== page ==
Scientists recognize seven living species of sea turtles, which are grouped into six genera. Each sea turtle has both a scientific name and a common name. The scientific name identifies the genus and species, and the common name typically describes some characteristic of the turtle’s body.
Different species of sea turtles like to eat different kinds of food. Sea turtles have mouths and jaws that are specially formed to help them eat the foods they like. And each species of sea turtle eats, sleeps, mates and swims in distinctly different areas. Sometimes their habitats overlap, but for the most part they each have different preferences.
Click on each turtle’s common name to learn more about that species and view a map of their world-wide distribution and nesting sites.
Of all the sea turtles that nest in the United States, the loggerhead is the one seen most often. The loggerhead was listed in the United States under the Endangered Species Act as threatened in 1978, and is the only sea turtle species not listed as endangered. Loggerhead populations in Honduras, Mexico, Colombia, Israel, Turkey, Bahamas, Cuba, Greece, Japan, and Panama have been declining. The majority of loggerhead nesting is concentrated in two main areas of the world — at Masirah Island, Oman, in the middle east and on the coast of the southeastern United States. The Masirah Island’s annual nesting population is about 30,000 females, while up to 25,000 loggerheads nest in the southeast U.S. each year. The majority of nesting in the southeast U.S. takes place on Florida’s Atlantic coast between the inlet at Cape Canaveral and the Sebastian Inlet, especially within the Archie Carr National Wildlife Refuge.
Green turtles are an endangered species around the world, but they still nest in increasing numbers on the east coast of Florida. The green sea turtle was listed in the United States under the Endangered Species Act as endangered in 1978. The largest nesting site in the Western Hemisphere is at Tortuguero, Costa Rica, where STC has been running a research program since 1959. While the nesting population may be stable in Suriname, and increasing in Tortuguero, there is insufficient information from other nesting sites to determine a species trend worldwide.
The leatherback is the champion of sea turtles: It grows the largest, dives the deepest, and travels the farthest of all sea turtles. The leatherback was listed in the United States under the Endangered Species Act as endangered in 1970. Populations have declined in Mexico, Costa Rica, Malaysia, India, Sri Lanka, Thailand, Trinidad, Tobago, and Papua New Guniea. Leatherbacks are seriously declining at all major nesting beaches throughout the Pacific. The decline is dramatic along the Pacific coasts of Mexico and Costa Rica and coastal Malaysia. Nesting along the Pacific coast of Mexico declined at an annual rate of 22% over the last 12 years, and the Malaysian population represents 1% of the levels recorded in the 1950s. In contrast, there has been a recent increase in leatherback nesting on the central and south eastern coast of Florida.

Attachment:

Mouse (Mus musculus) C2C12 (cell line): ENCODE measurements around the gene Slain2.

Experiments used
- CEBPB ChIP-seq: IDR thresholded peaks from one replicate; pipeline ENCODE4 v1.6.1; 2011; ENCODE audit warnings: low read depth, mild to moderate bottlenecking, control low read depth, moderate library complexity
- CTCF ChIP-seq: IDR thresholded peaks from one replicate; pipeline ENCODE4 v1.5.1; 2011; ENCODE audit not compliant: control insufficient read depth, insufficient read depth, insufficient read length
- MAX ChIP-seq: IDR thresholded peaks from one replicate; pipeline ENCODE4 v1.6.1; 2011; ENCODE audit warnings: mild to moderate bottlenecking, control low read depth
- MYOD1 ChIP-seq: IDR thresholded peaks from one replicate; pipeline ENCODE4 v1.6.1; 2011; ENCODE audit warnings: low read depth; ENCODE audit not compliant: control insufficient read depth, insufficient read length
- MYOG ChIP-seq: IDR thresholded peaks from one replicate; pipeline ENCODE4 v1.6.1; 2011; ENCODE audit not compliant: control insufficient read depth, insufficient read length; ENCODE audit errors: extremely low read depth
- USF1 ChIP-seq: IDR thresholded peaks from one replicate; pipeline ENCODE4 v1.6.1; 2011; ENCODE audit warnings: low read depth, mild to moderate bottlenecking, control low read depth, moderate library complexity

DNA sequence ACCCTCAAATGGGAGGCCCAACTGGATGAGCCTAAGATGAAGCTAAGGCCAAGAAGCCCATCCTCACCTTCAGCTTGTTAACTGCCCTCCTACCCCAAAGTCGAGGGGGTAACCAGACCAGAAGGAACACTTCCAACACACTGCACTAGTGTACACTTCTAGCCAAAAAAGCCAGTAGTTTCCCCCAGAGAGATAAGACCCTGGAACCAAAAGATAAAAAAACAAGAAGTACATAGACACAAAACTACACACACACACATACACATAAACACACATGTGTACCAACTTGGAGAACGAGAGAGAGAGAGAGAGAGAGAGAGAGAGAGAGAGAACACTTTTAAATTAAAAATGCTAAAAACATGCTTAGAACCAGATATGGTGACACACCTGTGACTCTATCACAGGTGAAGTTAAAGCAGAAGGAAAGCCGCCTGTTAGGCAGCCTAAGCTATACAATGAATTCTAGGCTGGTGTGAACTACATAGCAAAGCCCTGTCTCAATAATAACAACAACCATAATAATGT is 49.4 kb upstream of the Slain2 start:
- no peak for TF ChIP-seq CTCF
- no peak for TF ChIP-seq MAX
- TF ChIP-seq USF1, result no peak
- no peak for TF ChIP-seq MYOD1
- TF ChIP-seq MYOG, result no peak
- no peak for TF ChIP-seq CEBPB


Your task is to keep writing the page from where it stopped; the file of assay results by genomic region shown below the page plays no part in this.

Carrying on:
The hawksbill turtle’s status in the United States has not changed since it was listed under the Endangered Species Act as endangered in 1970. It is a solitary nester, and thus, population trends or estimates are difficult to determine. The decline of nesting populations is accepted by most researchers. In 1983, the only known apparently stable populations were in Yemen, northeastern Australia, the Red Sea, and Oman. Although they are found in U.S. waters, they rarely nest in North America. While hawksbills nest on beaches throughout the Caribbean, they are no longer found anywhere in large numbers.
Kemp’s ridley is the most endangered of all sea turtles and was listed in the United States under the Endangered Species Act as endangered throughout its range in 1970. The only major breeding site of the Kemp’s ridley is on a small strip of beach at Rancho Nuevo, Mexico. Kemp’s ridleys nest in mass synchronized nestings called arribadas (Spanish for “arrival”). The arribada of Kemp’s ridleys occurs at regular intervals between April and June. In 1942, a Mexican architect filmed an estimated 42,000 ridleys nesting at Rancho Nuevo in one day. During 1995, only 1,429 ridley nests were laid at Rancho Nuevo. Recent good news is that the nesting at Rancho Nuevo seems to be increasing with over 7,100 nests recorded in 2004! The increase can be attributed to two primary factors: full protection of nesting females and their nests in Mexico, and the requirement to use turtle excluder devices (TEDs) in shrimp trawls both in the U.S. and Mexican waters.
The western North Atlantic (Surinam and adjacent areas) nesting population has declined more than 80 percent since 1967. Declines are also documented for Playa Nancite, Costa Rica, however other nesting populations along the Pacific coast of Mexico and Costa Rica appear stable or increasing. In the Indian Ocean, Gahirmatha located in the Bhitarkanika Wildlife Sanctuary, India, supports perhaps the largest nesting population with an average of 398,000 females nesting in a given year. This population continues to be threatened by nearshore trawl fisheries. It is very oceanic in the Eastern Pacific and probably elsewhere too. Large arribadas of olive ridleys still occur in Pacific Costa Rica, primarily at Nancite and Ostional and Pacific Mexico at La Escobilla, Oaxaca.
Australian flatbacks are medium size turtles that inhabit coastal coral reef and grassy shallows and is only found in the northern coastal area of Australia and the Gulf of Papua, New Guinea. The shell is very smooth and waxy, and can be easily damaged.